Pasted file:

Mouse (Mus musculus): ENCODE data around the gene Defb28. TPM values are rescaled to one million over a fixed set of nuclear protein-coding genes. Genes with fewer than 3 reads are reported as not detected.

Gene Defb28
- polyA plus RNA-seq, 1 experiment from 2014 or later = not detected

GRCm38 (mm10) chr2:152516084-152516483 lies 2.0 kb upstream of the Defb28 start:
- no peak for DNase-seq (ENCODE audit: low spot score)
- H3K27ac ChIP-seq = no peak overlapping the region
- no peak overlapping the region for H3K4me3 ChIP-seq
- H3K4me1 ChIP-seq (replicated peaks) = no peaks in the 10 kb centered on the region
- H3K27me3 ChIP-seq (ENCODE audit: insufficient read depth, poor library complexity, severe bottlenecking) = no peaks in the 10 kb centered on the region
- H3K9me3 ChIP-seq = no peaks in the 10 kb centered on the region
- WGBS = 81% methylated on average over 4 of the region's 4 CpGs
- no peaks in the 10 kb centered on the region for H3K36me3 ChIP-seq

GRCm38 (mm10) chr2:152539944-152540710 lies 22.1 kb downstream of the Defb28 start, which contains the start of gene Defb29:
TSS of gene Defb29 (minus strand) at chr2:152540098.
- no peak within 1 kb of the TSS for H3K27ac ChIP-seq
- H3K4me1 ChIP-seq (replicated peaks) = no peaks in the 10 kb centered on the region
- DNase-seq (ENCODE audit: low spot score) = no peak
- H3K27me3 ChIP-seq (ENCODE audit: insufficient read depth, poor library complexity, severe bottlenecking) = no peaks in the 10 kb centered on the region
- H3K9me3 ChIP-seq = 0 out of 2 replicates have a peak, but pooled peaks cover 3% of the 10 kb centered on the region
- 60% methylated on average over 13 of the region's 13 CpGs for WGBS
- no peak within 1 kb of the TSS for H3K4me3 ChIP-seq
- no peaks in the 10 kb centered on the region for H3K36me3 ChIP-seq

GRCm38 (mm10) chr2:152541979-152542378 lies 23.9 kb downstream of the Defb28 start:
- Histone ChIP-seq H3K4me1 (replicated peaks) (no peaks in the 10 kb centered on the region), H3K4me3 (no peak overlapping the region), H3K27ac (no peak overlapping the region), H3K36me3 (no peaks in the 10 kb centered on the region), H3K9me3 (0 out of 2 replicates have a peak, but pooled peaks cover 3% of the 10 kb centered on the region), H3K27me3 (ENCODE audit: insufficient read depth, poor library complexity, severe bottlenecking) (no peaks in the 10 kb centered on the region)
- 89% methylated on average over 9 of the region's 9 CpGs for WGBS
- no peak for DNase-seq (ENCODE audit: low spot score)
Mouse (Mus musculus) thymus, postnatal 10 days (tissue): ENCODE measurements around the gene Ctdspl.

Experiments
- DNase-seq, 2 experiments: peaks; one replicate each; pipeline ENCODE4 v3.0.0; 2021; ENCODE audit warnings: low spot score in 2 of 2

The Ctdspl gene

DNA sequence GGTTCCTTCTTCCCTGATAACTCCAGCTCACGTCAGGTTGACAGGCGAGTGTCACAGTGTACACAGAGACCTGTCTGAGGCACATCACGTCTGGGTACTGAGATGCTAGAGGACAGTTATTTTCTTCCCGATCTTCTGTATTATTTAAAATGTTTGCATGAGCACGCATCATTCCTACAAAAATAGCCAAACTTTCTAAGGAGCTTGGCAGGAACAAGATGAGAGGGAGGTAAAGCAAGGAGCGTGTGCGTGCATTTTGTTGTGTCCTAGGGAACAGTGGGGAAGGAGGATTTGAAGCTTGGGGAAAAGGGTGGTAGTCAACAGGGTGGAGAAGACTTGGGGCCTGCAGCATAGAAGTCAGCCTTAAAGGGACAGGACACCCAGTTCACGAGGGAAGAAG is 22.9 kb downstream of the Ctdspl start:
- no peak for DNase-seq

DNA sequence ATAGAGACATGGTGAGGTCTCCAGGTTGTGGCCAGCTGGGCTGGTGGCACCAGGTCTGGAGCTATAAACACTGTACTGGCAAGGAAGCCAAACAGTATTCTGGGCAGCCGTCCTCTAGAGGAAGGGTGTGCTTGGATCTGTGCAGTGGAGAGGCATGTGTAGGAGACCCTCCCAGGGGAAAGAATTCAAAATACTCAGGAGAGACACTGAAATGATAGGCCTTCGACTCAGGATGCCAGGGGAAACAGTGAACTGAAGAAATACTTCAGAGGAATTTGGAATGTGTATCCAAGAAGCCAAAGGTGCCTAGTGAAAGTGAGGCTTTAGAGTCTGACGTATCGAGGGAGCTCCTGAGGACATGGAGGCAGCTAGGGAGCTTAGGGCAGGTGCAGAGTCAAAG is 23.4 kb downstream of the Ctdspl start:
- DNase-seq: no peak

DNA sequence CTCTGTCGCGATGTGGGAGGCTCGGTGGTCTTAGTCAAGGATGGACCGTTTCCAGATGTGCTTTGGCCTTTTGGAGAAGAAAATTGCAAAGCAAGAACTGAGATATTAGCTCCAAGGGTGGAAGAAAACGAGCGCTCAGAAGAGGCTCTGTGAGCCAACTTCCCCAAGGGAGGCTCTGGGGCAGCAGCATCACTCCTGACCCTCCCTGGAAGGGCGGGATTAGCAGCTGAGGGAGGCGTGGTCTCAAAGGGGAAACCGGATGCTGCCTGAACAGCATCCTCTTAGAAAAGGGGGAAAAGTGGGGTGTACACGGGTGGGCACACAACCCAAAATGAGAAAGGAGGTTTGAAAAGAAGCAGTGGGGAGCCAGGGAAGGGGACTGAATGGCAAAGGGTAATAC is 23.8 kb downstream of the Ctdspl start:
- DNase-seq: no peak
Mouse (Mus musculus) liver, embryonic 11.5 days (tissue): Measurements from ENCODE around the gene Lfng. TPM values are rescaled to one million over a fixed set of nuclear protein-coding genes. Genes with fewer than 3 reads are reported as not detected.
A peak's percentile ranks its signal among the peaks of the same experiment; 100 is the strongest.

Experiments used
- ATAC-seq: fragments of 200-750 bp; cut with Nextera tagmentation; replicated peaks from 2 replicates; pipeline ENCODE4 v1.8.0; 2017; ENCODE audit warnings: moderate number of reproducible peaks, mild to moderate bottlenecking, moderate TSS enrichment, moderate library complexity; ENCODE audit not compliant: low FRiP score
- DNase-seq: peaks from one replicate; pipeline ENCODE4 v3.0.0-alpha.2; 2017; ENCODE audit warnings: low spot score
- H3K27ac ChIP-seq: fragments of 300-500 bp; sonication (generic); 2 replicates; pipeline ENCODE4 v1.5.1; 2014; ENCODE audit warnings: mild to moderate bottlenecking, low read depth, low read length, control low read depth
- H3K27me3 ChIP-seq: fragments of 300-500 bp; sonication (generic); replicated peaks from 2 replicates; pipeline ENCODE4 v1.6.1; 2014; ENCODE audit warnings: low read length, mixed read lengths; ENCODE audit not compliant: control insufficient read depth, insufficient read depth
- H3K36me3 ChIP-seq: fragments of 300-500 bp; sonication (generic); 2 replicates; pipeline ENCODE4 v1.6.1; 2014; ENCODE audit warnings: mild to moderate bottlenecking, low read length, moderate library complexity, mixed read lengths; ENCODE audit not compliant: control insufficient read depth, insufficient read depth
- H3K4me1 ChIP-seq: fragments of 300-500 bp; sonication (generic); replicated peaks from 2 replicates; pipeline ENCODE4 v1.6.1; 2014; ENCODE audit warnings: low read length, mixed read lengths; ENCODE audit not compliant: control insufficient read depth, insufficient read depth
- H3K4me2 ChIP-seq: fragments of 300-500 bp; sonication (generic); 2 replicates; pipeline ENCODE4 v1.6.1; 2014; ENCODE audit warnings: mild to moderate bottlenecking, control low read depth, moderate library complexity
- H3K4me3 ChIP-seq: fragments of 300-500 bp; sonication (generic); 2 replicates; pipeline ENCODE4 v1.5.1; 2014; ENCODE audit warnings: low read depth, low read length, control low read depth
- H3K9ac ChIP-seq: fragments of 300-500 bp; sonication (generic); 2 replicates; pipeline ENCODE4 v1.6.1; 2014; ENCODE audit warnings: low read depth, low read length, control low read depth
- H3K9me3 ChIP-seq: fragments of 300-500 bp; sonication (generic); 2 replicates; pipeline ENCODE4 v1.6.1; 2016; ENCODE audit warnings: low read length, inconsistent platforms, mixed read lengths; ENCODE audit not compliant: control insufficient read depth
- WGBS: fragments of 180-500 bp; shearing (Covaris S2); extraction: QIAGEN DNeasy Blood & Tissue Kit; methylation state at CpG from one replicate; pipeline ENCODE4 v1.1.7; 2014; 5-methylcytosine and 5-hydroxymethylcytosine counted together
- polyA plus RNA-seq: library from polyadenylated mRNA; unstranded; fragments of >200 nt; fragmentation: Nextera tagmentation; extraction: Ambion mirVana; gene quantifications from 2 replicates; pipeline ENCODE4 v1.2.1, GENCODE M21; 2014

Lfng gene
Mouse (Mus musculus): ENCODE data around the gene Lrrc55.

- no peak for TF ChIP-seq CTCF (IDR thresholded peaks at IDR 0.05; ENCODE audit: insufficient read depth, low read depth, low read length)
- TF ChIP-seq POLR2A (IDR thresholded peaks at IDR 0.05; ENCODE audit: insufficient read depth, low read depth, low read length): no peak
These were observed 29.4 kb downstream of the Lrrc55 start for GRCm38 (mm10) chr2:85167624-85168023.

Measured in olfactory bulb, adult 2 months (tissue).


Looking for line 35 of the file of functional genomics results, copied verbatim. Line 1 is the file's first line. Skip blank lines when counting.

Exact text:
DNA sequence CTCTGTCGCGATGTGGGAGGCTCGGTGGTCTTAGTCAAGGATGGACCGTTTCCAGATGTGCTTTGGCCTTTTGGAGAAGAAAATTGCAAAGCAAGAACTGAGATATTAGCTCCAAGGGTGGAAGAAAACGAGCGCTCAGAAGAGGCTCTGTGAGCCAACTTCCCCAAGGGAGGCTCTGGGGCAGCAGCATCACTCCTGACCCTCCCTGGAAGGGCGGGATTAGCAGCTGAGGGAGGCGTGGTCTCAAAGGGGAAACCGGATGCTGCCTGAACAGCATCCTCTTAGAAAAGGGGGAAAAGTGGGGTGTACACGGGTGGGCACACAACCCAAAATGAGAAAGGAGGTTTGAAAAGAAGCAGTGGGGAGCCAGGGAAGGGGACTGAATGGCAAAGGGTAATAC is 23.8 kb downstream of the Ctdspl start: